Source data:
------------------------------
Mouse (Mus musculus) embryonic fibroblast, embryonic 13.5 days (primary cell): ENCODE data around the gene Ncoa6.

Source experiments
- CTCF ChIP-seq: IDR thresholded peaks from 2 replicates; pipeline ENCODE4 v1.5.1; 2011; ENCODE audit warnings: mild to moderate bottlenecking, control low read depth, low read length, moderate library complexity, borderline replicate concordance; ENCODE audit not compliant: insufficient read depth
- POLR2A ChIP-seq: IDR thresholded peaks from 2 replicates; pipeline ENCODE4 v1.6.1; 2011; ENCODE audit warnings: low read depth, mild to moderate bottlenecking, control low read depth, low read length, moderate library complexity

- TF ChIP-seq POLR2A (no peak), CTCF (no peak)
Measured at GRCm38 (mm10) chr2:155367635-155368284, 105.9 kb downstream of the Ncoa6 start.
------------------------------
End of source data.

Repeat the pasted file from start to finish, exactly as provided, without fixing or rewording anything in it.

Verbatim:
Mouse (Mus musculus) embryonic fibroblast, embryonic 13.5 days (primary cell): ENCODE data around the gene Ncoa6.

Source experiments
- CTCF ChIP-seq: IDR thresholded peaks from 2 replicates; pipeline ENCODE4 v1.5.1; 2011; ENCODE audit warnings: mild to moderate bottlenecking, control low read depth, low read length, moderate library complexity, borderline replicate concordance; ENCODE audit not compliant: insufficient read depth
- POLR2A ChIP-seq: IDR thresholded peaks from 2 replicates; pipeline ENCODE4 v1.6.1; 2011; ENCODE audit warnings: low read depth, mild to moderate bottlenecking, control low read depth, low read length, moderate library complexity

- TF ChIP-seq POLR2A (no peak), CTCF (no peak)
Measured at GRCm38 (mm10) chr2:155367635-155368284, 105.9 kb downstream of the Ncoa6 start.